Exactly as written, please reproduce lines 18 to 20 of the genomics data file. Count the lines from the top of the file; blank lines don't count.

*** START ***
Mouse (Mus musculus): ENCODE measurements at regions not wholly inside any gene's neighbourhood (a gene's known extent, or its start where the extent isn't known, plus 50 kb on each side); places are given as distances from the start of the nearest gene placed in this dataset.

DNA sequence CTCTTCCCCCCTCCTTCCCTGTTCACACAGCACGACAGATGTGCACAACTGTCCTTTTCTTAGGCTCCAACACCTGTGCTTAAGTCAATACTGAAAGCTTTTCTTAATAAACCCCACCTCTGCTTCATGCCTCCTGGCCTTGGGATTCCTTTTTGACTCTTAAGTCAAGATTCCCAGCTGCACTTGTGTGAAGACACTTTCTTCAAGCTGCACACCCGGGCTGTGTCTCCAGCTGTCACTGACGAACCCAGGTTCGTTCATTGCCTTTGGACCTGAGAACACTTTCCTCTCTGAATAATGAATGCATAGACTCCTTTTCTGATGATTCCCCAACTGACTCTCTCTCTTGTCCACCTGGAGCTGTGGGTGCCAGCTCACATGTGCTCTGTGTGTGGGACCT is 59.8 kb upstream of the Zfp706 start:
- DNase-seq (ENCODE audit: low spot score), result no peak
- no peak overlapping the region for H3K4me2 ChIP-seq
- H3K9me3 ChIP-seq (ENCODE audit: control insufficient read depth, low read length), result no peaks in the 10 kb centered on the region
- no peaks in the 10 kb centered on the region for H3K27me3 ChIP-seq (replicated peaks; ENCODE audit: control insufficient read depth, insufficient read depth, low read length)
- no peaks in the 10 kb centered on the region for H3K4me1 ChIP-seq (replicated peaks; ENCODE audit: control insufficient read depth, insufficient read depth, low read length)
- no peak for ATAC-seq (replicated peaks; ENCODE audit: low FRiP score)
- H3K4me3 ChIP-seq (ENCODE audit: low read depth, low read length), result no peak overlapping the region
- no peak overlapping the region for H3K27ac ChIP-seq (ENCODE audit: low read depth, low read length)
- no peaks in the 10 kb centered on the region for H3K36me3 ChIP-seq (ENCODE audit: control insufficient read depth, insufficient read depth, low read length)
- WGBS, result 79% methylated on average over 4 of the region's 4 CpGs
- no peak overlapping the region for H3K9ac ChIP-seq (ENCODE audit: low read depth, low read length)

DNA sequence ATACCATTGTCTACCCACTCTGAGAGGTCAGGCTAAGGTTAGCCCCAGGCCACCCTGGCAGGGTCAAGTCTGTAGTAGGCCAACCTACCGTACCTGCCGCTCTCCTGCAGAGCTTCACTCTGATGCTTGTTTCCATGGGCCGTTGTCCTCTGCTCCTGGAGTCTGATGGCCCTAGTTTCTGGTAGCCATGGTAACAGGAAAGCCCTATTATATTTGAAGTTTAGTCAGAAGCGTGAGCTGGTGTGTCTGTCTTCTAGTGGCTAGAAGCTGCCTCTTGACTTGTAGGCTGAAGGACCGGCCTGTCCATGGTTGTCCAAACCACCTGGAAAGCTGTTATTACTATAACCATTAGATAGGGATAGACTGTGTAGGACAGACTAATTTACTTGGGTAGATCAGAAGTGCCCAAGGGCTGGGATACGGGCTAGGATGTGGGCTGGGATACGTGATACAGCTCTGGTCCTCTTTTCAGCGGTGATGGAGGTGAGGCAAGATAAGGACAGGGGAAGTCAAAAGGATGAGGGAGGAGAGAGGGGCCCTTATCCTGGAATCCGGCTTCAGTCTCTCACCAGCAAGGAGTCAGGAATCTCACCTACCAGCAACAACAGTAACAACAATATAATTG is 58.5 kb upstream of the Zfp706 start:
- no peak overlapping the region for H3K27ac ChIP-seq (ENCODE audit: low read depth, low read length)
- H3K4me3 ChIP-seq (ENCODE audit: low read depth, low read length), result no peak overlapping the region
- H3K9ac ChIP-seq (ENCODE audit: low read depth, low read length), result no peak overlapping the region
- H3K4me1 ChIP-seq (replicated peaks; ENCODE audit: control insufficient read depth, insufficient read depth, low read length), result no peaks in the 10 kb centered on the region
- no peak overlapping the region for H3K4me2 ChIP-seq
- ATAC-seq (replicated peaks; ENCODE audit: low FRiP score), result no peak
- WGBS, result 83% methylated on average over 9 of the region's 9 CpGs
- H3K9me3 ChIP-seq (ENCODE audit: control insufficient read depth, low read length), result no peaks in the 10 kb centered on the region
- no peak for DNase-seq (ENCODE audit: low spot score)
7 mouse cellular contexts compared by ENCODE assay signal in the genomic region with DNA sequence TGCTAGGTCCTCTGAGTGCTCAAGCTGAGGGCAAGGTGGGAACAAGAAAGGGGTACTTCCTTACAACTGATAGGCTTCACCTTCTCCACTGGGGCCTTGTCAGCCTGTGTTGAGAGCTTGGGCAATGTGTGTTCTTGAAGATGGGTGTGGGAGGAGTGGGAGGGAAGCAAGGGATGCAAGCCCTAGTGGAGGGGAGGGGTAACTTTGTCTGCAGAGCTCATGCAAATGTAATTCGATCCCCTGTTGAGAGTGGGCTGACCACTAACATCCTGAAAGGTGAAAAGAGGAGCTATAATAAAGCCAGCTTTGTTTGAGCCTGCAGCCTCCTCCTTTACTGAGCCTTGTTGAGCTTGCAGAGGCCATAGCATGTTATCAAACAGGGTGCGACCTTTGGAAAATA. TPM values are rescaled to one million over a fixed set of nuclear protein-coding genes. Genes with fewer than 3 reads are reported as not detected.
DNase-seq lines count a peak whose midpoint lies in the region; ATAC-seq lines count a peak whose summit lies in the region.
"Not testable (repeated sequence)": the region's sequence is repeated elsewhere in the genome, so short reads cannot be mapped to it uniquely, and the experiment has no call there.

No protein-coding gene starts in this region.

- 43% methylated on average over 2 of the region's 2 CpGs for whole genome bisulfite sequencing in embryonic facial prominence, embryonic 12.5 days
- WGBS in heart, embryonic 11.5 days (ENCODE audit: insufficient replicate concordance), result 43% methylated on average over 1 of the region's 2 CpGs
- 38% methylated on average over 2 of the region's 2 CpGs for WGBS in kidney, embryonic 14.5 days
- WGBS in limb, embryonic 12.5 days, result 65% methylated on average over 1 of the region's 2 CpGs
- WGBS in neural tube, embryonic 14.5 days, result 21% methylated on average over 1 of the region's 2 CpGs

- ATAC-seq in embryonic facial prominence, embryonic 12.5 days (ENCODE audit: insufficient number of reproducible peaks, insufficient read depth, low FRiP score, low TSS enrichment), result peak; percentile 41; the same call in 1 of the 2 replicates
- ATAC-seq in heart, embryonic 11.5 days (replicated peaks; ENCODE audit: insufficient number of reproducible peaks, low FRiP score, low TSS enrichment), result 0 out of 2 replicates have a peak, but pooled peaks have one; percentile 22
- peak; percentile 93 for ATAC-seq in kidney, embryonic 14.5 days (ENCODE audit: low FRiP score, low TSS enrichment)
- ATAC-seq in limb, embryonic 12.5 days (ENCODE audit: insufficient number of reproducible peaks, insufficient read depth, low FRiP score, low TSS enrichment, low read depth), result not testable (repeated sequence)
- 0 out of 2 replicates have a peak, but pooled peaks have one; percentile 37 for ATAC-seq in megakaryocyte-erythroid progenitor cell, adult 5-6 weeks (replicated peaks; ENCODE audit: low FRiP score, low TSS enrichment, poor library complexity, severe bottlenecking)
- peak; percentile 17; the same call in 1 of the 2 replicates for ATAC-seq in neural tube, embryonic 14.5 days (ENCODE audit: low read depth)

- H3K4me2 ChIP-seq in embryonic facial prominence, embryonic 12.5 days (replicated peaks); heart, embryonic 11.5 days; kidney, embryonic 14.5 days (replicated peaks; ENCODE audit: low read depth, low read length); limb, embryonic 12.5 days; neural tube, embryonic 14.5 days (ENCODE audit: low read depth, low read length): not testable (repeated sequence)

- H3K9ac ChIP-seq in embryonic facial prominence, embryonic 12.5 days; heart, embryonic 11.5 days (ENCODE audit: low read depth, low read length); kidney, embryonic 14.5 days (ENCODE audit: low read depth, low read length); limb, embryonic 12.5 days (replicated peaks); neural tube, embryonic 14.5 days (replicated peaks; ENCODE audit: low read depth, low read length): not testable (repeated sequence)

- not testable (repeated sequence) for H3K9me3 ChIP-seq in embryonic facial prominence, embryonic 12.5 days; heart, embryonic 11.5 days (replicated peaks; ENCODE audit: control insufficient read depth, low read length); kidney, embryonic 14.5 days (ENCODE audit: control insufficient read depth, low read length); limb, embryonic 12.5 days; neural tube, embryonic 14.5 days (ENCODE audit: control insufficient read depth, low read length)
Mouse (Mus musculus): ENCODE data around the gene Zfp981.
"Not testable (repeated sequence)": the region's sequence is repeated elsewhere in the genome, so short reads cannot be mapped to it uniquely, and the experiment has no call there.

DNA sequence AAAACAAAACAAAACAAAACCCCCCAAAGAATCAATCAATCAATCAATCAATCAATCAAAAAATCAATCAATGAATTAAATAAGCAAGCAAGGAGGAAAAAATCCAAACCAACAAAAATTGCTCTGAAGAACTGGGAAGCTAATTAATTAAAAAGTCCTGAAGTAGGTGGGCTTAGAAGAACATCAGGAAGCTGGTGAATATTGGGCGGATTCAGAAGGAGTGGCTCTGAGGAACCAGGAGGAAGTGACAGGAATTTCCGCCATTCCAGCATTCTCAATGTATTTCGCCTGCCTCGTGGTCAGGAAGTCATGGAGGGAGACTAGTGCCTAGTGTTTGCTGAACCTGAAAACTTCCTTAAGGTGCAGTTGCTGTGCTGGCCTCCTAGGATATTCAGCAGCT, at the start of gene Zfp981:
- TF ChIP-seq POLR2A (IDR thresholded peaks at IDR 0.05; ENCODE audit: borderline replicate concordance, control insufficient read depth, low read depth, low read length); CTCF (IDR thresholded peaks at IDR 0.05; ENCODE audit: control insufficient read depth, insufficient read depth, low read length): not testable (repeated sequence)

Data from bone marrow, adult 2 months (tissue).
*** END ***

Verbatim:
- H3K4me1 ChIP-seq (replicated peaks; ENCODE audit: control insufficient read depth, insufficient read depth, low read length), result no peaks in the 10 kb centered on the region
- no peak overlapping the region for H3K4me2 ChIP-seq
- ATAC-seq (replicated peaks; ENCODE audit: low FRiP score), result no peak